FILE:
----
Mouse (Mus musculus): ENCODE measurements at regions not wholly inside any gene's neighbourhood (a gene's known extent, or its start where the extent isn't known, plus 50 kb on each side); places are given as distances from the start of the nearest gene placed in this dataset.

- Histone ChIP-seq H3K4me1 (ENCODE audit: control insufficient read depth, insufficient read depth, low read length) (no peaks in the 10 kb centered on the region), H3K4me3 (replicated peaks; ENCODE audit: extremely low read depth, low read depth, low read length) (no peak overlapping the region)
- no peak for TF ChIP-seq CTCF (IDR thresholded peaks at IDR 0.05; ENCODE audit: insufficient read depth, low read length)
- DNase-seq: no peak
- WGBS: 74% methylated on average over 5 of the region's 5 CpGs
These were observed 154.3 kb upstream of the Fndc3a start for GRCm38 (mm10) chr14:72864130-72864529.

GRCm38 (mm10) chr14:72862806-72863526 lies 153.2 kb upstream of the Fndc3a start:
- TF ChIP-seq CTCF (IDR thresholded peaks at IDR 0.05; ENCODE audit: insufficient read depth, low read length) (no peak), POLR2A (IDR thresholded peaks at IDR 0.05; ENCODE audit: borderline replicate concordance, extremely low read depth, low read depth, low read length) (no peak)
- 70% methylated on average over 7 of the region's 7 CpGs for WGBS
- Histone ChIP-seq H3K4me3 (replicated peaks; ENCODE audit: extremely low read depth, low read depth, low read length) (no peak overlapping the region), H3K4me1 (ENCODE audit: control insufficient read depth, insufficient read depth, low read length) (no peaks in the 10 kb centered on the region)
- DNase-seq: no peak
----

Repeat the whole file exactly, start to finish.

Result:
Mouse (Mus musculus): ENCODE measurements at regions not wholly inside any gene's neighbourhood (a gene's known extent, or its start where the extent isn't known, plus 50 kb on each side); places are given as distances from the start of the nearest gene placed in this dataset.

- Histone ChIP-seq H3K4me1 (ENCODE audit: control insufficient read depth, insufficient read depth, low read length) (no peaks in the 10 kb centered on the region), H3K4me3 (replicated peaks; ENCODE audit: extremely low read depth, low read depth, low read length) (no peak overlapping the region)
- no peak for TF ChIP-seq CTCF (IDR thresholded peaks at IDR 0.05; ENCODE audit: insufficient read depth, low read length)
- DNase-seq: no peak
- WGBS: 74% methylated on average over 5 of the region's 5 CpGs
These were observed 154.3 kb upstream of the Fndc3a start for GRCm38 (mm10) chr14:72864130-72864529.

GRCm38 (mm10) chr14:72862806-72863526 lies 153.2 kb upstream of the Fndc3a start:
- TF ChIP-seq CTCF (IDR thresholded peaks at IDR 0.05; ENCODE audit: insufficient read depth, low read length) (no peak), POLR2A (IDR thresholded peaks at IDR 0.05; ENCODE audit: borderline replicate concordance, extremely low read depth, low read depth, low read length) (no peak)
- 70% methylated on average over 7 of the region's 7 CpGs for WGBS
- Histone ChIP-seq H3K4me3 (replicated peaks; ENCODE audit: extremely low read depth, low read depth, low read length) (no peak overlapping the region), H3K4me1 (ENCODE audit: control insufficient read depth, insufficient read depth, low read length) (no peaks in the 10 kb centered on the region)
- DNase-seq: no peak